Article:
WASHINGTON, Oct 16, 2007 (AFP) – Nearly two-thirds of US medical school department chairs maintain some form of personal or financial links to the private sector, according to a study published Tuesday. The study, published in the October 17 issue of the Journal of the American Medical Association, also urges greater transparency and “underscore the need for the disclosure and management of these relationships.”
The study’s authors interviewed leading faculty at 125 US medical schools and the 15 largest independent university hospitals between February and October 2006.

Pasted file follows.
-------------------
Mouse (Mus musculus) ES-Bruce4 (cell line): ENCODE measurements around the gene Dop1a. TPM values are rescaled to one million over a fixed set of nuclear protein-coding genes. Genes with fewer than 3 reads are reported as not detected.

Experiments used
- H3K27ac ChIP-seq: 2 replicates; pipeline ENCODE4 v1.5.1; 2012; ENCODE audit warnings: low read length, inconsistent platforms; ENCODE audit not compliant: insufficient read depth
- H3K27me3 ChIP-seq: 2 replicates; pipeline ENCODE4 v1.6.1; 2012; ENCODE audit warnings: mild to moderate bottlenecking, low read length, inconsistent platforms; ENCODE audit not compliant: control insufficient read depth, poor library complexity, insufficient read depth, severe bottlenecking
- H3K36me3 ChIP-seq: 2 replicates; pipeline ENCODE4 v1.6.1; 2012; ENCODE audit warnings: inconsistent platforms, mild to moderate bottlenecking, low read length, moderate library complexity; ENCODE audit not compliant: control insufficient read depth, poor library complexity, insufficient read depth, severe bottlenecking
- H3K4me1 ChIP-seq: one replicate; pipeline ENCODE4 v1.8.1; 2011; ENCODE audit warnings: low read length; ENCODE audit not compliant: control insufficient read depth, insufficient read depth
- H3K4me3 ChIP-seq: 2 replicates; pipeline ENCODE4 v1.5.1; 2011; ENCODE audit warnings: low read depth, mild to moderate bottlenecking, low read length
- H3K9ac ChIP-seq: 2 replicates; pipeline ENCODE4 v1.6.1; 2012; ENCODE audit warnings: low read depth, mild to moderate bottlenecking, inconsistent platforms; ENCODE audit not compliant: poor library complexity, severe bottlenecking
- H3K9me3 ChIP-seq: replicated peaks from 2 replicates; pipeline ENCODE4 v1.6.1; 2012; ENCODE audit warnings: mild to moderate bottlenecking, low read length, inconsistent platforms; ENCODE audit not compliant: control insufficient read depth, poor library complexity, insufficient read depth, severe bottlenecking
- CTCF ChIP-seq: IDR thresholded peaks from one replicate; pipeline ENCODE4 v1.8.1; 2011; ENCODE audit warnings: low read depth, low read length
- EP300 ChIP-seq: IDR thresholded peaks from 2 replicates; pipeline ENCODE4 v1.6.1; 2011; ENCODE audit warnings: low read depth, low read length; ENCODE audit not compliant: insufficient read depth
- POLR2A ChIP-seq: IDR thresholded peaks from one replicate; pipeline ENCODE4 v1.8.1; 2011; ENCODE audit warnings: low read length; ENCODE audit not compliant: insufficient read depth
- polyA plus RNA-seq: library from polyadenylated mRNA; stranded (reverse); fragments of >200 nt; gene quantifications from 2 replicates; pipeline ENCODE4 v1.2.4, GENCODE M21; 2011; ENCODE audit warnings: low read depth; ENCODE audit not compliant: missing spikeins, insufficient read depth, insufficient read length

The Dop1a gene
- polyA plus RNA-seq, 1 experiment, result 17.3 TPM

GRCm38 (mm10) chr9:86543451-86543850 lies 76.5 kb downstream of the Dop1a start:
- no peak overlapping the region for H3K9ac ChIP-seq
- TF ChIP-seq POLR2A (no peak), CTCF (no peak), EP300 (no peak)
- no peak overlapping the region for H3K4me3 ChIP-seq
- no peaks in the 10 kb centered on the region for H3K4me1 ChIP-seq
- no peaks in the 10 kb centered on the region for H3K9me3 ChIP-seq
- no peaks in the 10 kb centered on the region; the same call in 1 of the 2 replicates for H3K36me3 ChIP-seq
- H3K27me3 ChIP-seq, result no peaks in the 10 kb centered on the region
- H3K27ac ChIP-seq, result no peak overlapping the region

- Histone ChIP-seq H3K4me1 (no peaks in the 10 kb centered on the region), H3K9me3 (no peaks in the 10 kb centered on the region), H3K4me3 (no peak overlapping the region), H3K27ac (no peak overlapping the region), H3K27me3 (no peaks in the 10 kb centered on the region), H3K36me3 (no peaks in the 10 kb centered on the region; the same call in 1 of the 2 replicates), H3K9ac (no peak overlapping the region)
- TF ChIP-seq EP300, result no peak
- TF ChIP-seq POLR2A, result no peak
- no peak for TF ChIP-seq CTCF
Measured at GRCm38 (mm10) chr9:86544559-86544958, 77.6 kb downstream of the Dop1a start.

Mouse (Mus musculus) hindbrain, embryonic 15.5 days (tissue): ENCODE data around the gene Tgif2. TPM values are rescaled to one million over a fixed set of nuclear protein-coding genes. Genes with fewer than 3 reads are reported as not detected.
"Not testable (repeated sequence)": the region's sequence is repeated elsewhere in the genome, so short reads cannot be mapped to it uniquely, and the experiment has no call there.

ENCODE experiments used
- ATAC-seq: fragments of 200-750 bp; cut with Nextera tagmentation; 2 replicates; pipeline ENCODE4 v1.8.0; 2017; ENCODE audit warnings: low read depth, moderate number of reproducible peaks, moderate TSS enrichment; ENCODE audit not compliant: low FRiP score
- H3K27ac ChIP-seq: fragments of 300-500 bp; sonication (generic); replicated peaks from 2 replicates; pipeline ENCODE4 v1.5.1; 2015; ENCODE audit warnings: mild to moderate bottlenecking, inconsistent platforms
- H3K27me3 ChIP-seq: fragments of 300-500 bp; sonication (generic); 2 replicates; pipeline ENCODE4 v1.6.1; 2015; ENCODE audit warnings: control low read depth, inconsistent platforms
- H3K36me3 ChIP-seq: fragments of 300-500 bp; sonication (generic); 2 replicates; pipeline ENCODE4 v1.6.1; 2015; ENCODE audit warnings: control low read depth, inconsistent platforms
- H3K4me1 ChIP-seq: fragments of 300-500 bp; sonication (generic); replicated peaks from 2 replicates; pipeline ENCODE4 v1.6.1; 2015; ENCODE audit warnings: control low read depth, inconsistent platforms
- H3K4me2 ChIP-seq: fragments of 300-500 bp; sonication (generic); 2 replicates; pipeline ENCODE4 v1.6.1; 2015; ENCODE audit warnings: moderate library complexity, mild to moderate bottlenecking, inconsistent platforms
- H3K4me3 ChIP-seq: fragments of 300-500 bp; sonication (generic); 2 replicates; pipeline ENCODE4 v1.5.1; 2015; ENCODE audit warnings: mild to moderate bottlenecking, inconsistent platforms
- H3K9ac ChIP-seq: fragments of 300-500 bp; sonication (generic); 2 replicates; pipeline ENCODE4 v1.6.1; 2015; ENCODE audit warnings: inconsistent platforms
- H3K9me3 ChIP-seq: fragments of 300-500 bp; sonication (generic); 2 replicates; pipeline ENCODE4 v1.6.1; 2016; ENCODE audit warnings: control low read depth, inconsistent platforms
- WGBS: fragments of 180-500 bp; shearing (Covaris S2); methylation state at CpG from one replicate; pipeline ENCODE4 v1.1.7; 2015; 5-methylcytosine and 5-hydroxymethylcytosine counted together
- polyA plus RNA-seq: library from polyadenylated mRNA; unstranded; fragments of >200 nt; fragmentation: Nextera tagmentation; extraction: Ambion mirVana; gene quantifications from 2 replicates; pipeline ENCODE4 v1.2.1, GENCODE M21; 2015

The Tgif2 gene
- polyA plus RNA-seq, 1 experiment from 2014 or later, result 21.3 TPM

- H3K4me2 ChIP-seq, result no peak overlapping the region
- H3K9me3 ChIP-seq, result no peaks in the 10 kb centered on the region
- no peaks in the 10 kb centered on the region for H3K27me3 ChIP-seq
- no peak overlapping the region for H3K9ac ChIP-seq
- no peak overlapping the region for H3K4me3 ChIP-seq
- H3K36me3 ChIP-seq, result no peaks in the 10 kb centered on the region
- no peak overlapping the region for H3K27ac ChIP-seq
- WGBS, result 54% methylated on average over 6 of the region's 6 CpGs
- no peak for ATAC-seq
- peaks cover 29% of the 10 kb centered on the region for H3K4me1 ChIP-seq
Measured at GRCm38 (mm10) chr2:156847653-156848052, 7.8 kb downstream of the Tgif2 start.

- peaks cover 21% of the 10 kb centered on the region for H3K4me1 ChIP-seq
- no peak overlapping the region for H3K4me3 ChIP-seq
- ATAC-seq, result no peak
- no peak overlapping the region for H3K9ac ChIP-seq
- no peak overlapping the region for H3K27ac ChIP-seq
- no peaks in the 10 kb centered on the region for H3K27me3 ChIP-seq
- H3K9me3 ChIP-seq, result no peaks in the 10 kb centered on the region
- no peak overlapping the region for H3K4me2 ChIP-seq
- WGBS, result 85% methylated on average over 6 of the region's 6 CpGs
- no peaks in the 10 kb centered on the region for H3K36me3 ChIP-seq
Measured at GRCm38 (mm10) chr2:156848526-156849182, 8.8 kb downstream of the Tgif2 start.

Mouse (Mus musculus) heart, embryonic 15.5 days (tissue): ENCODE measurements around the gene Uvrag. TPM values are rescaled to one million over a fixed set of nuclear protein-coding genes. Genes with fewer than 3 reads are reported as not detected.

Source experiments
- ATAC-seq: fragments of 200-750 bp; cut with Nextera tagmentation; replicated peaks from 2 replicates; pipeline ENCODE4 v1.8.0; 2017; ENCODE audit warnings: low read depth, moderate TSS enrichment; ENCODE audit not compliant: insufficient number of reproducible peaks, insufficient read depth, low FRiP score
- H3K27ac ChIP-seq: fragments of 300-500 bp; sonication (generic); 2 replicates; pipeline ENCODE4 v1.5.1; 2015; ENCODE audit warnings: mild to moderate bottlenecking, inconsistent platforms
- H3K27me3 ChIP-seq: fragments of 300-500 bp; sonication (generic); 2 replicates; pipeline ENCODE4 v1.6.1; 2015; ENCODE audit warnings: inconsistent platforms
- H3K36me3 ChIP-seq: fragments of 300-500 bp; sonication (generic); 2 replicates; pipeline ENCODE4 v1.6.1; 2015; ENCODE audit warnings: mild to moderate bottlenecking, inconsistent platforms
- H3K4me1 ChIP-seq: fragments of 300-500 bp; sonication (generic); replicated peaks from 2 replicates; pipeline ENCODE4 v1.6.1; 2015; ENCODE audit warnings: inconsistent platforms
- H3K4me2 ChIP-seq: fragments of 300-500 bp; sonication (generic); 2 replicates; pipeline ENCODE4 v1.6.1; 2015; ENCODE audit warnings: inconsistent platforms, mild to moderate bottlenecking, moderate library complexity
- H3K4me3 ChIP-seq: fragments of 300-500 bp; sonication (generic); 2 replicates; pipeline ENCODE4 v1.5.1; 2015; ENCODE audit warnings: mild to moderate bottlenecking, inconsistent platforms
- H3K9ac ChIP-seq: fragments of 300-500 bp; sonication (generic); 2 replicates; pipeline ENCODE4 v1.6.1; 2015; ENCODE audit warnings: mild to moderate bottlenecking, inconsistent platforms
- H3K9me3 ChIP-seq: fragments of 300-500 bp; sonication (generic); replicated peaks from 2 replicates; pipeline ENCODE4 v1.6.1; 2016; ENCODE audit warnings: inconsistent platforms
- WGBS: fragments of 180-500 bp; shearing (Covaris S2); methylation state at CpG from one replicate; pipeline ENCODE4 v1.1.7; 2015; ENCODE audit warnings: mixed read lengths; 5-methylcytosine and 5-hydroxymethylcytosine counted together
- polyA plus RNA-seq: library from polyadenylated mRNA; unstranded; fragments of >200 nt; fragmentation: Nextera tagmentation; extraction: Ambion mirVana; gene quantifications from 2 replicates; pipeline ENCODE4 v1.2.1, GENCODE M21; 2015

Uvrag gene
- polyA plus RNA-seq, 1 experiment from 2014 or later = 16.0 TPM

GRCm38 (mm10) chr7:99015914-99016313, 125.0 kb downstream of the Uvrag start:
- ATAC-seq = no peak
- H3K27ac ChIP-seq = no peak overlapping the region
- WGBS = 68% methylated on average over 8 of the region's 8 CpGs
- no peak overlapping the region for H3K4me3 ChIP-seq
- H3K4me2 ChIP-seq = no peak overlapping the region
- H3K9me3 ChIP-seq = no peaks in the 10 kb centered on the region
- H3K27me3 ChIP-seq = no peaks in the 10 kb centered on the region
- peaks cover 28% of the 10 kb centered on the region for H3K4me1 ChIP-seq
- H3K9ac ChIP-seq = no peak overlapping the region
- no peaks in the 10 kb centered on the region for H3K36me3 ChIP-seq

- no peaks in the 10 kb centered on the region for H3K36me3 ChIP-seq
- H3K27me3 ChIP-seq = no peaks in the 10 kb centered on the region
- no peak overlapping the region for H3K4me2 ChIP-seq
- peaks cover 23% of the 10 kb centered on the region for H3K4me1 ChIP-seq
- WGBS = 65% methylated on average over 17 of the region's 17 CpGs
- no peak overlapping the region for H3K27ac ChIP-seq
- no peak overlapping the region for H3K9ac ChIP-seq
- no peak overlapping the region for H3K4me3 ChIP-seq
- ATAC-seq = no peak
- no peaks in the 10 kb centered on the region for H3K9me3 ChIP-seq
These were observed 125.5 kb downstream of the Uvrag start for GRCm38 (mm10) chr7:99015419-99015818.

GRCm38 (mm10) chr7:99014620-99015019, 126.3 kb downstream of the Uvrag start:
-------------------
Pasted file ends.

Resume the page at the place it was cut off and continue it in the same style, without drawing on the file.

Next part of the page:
A total of 459 of the 688 eligible department chairs, or 67 percent, responded to their queries.
Sixty percent of department chairs revealed “some form of personal relationship with industry,” such as the pharmaceutical sector, according to lead study author Eric Campbell of Massachusetts General Hospital in Boston.
Twenty-seven percent reported working as a paid consultant for a private firm, and the same number reported serving on a scientific advisory board.
Among other links cited, 11 percent said they were member of a board of directors, nine percent said they had founded a company, and 14 percent said they